Kenneth B. Rehm, DPM
Board Certified in:
• Podiatric Surgery
• Podiatric Medicine
• Prevention and Treatment of Diabetic Foot Wounds & Shoe Therapy
• Limb Preservation & Salvage
Medical Director: The Diabetic Foot & Wound Treatment Centers, Inc.
Medical Director and Administrator: Cardiovascular Diabetic and Limb Preservation Alliance (CDLA)
Ask any health care provider. The practice of medicine, and, indeed, the role of the doctor, has been transformed significantly (1). Time was, a patient would come in to the office and the doctor could take all the time required, order the tests needed and make the necessary referrals such that an optimum diagnosis and treatment plan could be formulated. The doctor was in charge, not the system. No formularies, no authorizations, no disputing who the patient can go to for what; no ambiguity on what is covered by insurance; and whatever the physician thought was in his patient’s best interest was implemented. No more. The doctor is now at the whim of his controllers (2). The patient is no longer getting the care, attention, or time spent with the doctor needed for optimal treatment, let alone, solid preventive care. And what is the result? Poor health care! Who suffers? The patient suffers! Those with foot problems related to their diabetes are certainly not excluded from this dismal state of affairs.
The obstacles, including the social challenges intertwined here as well, are so extensive and so complex that prevention seems to be the only way out! (3) Given these set of circumstances, the old guidelines for foot care in diabetes, dealing with just the feet, are passé. The attention on prevention needs to be more holistic. The feet are attached to the rest of the body and new guidelines have to reflect that in order to obtain unchecked prevention. This article makes an effort to put together all the many ingredients of the “prevention soup”, if only just to put it out there; and that it needs to be dealt with. Even though the goals are lofty and the mission is immense, to treat the subject with integrity, this treatise is delivered in two parts. The first deals with the challenges; and the second half discusses the solutions, culminating in updated guidelines. This is only the beginning of a long hard journey. Let’s start! Here is Part I.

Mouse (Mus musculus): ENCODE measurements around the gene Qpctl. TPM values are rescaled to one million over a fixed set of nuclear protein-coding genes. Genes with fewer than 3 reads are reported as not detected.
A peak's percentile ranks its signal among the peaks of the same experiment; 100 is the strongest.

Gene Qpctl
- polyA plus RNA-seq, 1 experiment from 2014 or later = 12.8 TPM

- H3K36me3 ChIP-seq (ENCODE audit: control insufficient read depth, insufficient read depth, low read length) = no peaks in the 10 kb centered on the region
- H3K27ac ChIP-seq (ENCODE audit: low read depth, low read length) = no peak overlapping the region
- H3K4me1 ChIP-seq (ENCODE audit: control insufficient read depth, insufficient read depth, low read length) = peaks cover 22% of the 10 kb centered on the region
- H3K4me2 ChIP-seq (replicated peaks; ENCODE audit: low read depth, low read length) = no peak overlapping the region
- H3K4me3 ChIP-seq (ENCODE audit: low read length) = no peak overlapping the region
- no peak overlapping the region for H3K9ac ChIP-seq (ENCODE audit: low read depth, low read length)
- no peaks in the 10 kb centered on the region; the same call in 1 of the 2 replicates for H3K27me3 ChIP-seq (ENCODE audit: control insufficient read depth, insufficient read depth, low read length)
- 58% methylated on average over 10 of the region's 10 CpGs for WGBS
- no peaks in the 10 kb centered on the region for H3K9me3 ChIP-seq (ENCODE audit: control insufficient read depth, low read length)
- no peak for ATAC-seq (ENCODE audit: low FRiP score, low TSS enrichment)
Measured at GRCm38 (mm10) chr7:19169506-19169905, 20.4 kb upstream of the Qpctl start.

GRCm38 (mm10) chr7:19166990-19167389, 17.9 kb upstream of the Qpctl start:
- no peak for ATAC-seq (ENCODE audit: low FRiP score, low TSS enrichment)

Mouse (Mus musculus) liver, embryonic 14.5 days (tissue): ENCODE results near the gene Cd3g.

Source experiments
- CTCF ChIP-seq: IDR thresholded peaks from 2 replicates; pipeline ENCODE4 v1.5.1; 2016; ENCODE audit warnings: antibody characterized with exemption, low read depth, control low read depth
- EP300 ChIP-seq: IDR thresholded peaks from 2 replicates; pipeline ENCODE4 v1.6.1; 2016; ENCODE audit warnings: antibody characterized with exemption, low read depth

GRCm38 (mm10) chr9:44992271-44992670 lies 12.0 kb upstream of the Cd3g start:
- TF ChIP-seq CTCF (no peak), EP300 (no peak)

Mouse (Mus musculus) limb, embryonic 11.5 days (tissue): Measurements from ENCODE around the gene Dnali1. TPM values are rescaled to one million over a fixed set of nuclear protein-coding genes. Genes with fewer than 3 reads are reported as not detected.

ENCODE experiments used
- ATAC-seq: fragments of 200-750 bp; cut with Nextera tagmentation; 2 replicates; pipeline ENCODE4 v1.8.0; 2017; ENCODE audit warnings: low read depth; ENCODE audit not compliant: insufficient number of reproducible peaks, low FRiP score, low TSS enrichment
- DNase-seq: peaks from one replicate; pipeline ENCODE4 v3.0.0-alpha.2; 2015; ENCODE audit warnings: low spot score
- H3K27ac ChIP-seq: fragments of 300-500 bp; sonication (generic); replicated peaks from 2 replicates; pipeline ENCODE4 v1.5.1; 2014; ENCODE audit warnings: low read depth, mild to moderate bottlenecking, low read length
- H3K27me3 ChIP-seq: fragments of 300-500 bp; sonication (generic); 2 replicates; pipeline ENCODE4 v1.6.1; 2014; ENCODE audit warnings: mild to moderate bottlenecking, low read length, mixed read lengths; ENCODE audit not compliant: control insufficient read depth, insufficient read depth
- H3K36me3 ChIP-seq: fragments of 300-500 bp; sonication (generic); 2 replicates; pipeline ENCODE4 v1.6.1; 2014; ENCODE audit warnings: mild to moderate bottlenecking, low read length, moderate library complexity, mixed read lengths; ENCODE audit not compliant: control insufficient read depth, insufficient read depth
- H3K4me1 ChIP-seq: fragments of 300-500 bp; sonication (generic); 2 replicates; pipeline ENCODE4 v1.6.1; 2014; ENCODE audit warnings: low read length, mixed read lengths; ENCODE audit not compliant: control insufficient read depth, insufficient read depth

WHAT IS PREVENTING PREVENTION?
Look around you. Everywhere you turn, people are unwittingly torturing their bodies and mind by doing and eating the worst perpetrators of ill health. At the average restaurant, ordering a portion of “mystery meat” with a side of fructose corn syrup and trans fat is not an unusual occurrence. At breakfast time at the same eatery, it is hard to miss the preponderance of patrons indulging in unhealthfully delicious pancakes or waffles smothered with butter and syrup next to the greasy sausage and fried eggs, all with a side order of white bread toast with all the nutrients and fiber bleached out of them.
Similarly, the desirable shelf space in any typical supermarket is dominated by imitation food, which contains an abundance of preservatives and unhealthy sugars. By the same token, it is not unusual to find students at a fast food or a convenience store, perhaps near a high school, “hanging out” drinking large sodas, bags of chips, and smoking cigarettes. (4)
Correspondingly, at the emergency room, private office or the community clinic, it is not uncommon to see patients with deep ulcerations, infections, gangrene, or Charcot deformity with uncontrolled diabetes, who do not take their medication, watch their diet or monitor their blood sugars; while at the same time refusing to wear appropriate footwear and show up for their appointments to see their healthcare providers.